The past decade has seen the dramatic growth of esports as a name that has moved from a niche interest into the household as the biggest games draw in similar or more viewers than some of the biggest traditional sporting events in the world. Moving hand in hand with the growth of online livestreaming through platforms such as Twitch, the future of sports entertainment as a whole could be on the cusp of changing as the future seems to be firmly rooted in online alternatives.
The most telling for this shift is within the fact that many major broadcasting deals in sporting are set to expire over the coming years, with some such as Rugby and European Football having already made the change as platforms such as Amazon Prime are already streaming the content with their own broadcasting rights – whilst some are still tied to cable channels or stuck behind paywalls, this big shift could bring more viewers and bigger numbers as they are more widely accessible, and available for free which could be the more impactful change.
Other markets involved with sporting have been able to thrive with the online space, esports for example has seen a wave of new betting markets for example that have grown over the past four or five years as a growing number of sites not registered to platforms like Gamstop have been able to provide a familiar option in sporting with many here offering markets in esports, the growth of alternative games in the likes of FIFA and NBA have provided yet more familiarity to those looking to make the shift too.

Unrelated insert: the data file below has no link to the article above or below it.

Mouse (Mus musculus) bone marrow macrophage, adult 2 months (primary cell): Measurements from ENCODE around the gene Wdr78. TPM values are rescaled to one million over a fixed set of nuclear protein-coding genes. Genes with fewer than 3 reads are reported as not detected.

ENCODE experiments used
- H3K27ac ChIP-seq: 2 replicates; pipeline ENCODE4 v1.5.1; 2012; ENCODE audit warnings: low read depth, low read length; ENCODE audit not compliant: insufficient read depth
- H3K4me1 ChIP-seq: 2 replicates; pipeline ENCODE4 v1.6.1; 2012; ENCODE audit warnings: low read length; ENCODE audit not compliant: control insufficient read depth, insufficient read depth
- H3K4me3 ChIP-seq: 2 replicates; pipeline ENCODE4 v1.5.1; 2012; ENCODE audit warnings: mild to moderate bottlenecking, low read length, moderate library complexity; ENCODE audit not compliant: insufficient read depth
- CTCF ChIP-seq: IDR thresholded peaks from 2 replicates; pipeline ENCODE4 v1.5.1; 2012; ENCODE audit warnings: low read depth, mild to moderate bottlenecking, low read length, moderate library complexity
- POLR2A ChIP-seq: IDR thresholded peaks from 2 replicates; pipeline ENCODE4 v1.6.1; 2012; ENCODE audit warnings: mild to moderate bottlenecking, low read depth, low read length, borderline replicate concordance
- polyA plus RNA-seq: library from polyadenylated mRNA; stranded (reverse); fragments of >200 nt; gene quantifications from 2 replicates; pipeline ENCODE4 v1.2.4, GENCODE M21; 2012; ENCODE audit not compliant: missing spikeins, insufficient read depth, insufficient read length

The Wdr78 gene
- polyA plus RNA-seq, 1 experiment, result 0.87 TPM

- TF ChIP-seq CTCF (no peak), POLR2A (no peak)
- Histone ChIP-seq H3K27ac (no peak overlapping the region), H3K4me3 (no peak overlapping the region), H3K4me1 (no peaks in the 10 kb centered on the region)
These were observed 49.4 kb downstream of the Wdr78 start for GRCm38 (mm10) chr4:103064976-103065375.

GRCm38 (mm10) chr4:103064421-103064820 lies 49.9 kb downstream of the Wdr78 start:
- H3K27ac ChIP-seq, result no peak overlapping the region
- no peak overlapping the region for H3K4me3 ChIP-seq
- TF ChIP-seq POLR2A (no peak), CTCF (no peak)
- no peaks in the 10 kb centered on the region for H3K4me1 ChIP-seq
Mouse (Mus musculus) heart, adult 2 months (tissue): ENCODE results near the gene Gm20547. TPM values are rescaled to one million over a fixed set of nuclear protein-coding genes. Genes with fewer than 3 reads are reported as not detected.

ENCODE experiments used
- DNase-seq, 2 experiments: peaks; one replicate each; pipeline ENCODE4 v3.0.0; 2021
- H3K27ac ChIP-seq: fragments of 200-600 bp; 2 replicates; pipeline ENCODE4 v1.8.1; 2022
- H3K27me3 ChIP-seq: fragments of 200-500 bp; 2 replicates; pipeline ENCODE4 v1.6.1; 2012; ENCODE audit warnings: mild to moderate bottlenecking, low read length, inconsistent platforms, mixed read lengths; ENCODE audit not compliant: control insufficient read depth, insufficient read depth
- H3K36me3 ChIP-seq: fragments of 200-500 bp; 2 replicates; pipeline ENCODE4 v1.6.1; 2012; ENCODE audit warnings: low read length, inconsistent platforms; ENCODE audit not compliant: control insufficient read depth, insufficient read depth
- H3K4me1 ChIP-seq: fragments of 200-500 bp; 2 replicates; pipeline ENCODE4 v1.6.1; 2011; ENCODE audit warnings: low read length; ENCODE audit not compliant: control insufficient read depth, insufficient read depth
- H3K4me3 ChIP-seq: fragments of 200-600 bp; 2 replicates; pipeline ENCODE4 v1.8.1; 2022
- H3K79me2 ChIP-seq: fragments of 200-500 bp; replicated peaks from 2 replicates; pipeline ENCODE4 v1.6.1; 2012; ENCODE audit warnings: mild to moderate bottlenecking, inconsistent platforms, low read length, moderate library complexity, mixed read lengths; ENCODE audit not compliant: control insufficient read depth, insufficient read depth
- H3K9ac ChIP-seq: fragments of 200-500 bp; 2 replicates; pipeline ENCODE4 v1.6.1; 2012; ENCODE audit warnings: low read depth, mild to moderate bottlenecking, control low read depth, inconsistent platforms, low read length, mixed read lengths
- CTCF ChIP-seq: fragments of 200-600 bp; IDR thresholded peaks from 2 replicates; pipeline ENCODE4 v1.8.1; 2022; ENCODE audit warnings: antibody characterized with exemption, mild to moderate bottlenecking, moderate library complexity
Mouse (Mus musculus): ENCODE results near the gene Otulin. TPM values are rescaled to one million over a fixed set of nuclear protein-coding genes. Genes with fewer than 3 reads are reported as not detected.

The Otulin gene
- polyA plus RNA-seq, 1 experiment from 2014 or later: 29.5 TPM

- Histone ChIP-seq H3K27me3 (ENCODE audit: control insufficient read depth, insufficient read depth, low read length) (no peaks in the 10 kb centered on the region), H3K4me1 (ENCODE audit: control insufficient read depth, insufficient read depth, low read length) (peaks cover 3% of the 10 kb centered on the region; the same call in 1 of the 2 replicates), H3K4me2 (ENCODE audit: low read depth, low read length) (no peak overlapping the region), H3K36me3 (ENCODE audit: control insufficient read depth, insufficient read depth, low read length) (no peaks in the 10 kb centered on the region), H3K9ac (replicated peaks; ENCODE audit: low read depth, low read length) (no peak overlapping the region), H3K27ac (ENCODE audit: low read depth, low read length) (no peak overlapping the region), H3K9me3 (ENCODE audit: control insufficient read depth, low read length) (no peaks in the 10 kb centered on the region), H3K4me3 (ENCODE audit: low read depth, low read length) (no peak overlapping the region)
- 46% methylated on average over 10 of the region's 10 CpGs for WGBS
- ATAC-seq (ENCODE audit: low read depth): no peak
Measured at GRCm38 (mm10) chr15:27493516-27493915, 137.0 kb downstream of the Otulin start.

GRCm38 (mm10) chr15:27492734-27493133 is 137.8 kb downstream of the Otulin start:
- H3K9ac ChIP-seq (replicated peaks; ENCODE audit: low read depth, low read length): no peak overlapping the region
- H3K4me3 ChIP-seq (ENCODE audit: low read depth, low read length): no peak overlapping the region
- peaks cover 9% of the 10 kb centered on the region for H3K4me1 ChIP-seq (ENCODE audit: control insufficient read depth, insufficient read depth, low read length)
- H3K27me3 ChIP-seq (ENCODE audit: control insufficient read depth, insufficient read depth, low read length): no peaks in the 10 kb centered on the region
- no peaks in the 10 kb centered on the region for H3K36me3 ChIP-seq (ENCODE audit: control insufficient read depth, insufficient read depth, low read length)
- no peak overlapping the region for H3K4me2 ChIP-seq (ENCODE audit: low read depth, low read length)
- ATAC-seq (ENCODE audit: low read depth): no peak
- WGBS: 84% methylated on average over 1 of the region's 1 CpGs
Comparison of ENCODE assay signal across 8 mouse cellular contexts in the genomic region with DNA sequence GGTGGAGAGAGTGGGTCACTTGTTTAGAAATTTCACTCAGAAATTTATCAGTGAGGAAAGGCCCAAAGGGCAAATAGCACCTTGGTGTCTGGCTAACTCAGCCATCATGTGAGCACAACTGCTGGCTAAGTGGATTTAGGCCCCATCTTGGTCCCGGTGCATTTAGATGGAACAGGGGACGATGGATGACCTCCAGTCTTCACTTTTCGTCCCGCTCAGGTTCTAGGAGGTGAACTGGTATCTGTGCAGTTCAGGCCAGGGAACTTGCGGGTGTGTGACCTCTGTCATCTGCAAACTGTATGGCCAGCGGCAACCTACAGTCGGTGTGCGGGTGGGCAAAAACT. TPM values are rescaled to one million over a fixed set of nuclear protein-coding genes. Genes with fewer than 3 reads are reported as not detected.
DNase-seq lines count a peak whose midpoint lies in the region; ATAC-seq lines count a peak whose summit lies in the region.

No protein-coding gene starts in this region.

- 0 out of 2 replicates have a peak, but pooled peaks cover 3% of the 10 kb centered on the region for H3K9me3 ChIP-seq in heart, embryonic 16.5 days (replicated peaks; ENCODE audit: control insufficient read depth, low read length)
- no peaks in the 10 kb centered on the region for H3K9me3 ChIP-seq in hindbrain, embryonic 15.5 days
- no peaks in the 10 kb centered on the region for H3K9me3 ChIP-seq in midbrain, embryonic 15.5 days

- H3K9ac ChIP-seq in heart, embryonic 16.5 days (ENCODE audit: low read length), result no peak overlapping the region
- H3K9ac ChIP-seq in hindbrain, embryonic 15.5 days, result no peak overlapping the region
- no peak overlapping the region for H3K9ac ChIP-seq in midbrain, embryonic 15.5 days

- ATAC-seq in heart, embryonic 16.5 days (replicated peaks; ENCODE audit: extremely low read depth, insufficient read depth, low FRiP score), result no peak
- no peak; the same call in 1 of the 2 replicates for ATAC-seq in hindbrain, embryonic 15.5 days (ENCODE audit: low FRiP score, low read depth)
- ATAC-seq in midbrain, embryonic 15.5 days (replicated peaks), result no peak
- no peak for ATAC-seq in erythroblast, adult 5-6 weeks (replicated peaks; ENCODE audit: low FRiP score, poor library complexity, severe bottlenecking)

There are of course some hurdles to overcome yet – the gaming market is still primarily aimed at a younger audience and whilst the demographic is changing there is still a gap to fill for the older audience, whilst the formerly mentioned familiar titles are helping here there are still the diehard fans attached to the more traditional sporting options rather than the virtual ones. Similarly, as esports is still so young having only been around in its current form for the past decade or as a whole for around two decades, there are still many stumbles to be had along the way – most recently seen in the likes of match fixing scandals and other drama that arises, to really be considered the future of sports entertainment, many of these issues need to be fixed. The platform of streaming itself however does certainly lend itself to being the way forward, and major sporting may have little choice but to make the shift or risk falling behind as the current broadcasting deals come to and end and newer options are required to succeed.
(Featured Image from blog.video.ibm.com)